2: Be An Assistant

Being an assistant, really made me learn how to become a photographer. Working under someone who has being doing this longer than you have is a good experience builder. Also, the beautiful part about being a second shooter, it opening yourself up to more creative shots, where the main photographer gets all the shots that he or she has envisioned themselves needing.

3:  Be social!

Use your Facebook for something other than Farmville and chain photos. Find other photographers around the world that you admire and like their pages. Keep up with them and send them messages. Start with someone that doesn't have a million followers and gets hounded every day. Find a photographer who you like and send them a message with a link to some of your photos and ask them what they think. Many are honored by the opportunity and love to share their opinion. This will help you understand what you could have done better and what you are already doing well.

D7100 - Worth The upgrade?

Though I have not had my hands on the wonderful piece of gear, what I have seen and read an immense amount over, I figured I would give my thoughts on this new camera.

The D7100 is the replacement for what now seems the slightly dated D7000. The D7100 now boasts a 24 megapixel ASP-C sensor and the legendary Expeed 3 image processor from the flagship Nikon D4. It boasts a 51 point AF system that is more spread out than it's predecessor with some new bells and whistles including 6 frames per second burst, a spot white balance mode, and a new 1.3x crop mode which will allow for smaller files(using only 15.4 megapixels), and faster burst(up to 7 frames per second in crop mode). At first I was completely convinced that this was only a ploy to market to nature and amateur sports photographer but the more I think about it, the more sense it makes. I think my favorite thing about this crop feature is that it crops to where the focus points group, which means that there will accessible focus points on the very out skirts of your image that will deliver tack sharp images.

Another interesting thing about this camera is that it does not have a low pass filter. Similar to the D800E, this feature will allow for sharper images but could possibly cause moiré when shooting fabrics, feathers or other items with fine details. But overall I think the positive of not having the low pass filter outweighs the negatives for sure. On the back of the D7100 is the sharpest screen Nikon as used yet and on top is an OLED screen giving you your camera's vital information. The camera will have a max shutter speed of 1/8000 of a second and a flash sync speed of 1/250th of a second. Finally, one of the features so widely praised on the D600, the D7100 has dual SD card slots with the ability to share between them in numerous variations.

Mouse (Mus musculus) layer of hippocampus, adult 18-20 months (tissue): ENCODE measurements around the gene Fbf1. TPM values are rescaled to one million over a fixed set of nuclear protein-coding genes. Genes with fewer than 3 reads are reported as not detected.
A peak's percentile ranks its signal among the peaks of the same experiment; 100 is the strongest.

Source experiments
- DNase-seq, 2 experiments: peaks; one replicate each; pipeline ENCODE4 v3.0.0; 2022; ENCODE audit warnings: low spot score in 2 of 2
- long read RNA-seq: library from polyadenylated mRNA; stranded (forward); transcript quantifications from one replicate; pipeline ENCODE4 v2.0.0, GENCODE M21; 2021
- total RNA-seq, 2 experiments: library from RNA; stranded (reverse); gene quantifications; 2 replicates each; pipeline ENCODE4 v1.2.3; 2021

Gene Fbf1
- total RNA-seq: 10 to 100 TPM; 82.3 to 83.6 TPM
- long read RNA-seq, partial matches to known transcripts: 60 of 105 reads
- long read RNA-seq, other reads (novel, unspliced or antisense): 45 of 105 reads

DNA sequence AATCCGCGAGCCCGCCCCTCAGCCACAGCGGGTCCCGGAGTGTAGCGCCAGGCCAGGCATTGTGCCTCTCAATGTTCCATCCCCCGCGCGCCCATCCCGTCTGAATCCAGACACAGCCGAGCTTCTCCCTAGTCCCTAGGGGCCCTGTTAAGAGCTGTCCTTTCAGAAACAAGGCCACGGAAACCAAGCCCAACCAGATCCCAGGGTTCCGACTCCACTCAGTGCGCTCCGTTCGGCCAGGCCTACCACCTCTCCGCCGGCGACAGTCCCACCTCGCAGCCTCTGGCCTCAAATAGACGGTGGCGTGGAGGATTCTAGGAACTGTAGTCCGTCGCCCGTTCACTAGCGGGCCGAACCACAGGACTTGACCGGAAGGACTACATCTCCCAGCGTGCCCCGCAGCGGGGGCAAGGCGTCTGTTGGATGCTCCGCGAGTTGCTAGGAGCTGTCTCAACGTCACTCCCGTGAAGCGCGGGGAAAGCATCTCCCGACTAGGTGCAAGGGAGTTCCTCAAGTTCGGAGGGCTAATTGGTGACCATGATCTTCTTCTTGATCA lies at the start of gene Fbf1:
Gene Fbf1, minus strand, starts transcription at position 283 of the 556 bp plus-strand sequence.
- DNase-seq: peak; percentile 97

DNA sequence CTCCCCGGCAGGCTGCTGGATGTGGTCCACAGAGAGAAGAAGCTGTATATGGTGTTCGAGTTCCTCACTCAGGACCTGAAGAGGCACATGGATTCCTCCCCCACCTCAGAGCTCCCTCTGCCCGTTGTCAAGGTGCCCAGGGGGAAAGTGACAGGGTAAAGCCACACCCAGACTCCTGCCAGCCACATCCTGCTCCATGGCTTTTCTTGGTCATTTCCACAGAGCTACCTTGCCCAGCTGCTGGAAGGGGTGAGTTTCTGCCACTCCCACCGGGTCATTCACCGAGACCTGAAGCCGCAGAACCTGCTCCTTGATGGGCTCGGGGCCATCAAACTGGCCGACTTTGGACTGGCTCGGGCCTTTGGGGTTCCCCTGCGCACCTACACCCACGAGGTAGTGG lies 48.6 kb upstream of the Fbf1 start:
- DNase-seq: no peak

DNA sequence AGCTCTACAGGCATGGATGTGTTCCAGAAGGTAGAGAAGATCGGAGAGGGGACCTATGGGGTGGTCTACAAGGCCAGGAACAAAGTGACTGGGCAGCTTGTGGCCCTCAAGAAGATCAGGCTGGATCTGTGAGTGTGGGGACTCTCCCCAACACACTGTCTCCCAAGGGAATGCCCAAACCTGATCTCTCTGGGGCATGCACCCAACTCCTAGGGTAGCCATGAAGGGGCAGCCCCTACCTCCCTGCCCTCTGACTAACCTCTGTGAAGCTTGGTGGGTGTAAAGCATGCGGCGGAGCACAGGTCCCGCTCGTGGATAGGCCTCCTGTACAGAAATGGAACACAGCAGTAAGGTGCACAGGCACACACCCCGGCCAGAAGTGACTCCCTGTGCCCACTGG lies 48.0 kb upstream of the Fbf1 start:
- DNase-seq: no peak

My thoughts:

It would be a wonderful workhorse of a camera. I like that it has a larger megapixel ratio and a faster burst of 6 frames per second which would be great for weddings, capturing certain moments, but I'm not sure it's enough.  I would really need to see some test shots showing off the ISO capability. Many weddings and concerts have dim lighting situations so I would need to see if the 24 megapixel sensor can handle to added stress of higher ISO's. I do not feel comfortable shoot my D5100 higher than 1600 ISO in any situation so if this camera could give my images less noise in a higher register, I would be on board.

I love the focus points and the ability to configure them according to your needs. Though I would love to go full frame, I'm not sure if it is worth the extra 5-600 dollars to reach for the D600. The price of the D7100 should land somewhere around 1200 body only. With D7100 I will have complete handle on all my lenses I currently own, plus open myself to d-series lenses because of the built in autofocus motor. For me, even waiting on test shots, I think I know what camera I am saving up for.

 

Videography rig for the Non-Videographer

Just a short little post today showing how I do video for the real estate packages I do here in the Grand Strand. Video is not my strong point but I certainly do enjoy it, I dont normally include video but was asked to by a client and after explaining I do not have the experience in it, I was willing to give it a try. This company in particular had purchased a camera for me to use for both video and stills. Luckily they took my advice on the type of camera to purchase and I was able to work with a Nikon 3200. Maybe this was a bit selfish because of my desire to work with this camera which is known for spectacular video on a budget. The kit lens is not the most amazing thing in the world but it was great for what they needed and because of the VR, I could almost handhold. I attached the camera to my tripod which is pretty heavy duty, then I hold out in front of me two of the legs to act as a steady cam. To further stabilize the video, I put the camera strap around my neck to hold everything together. With this setup I was able to walk around freely with smooth transitioning video.

Stay tuned for more!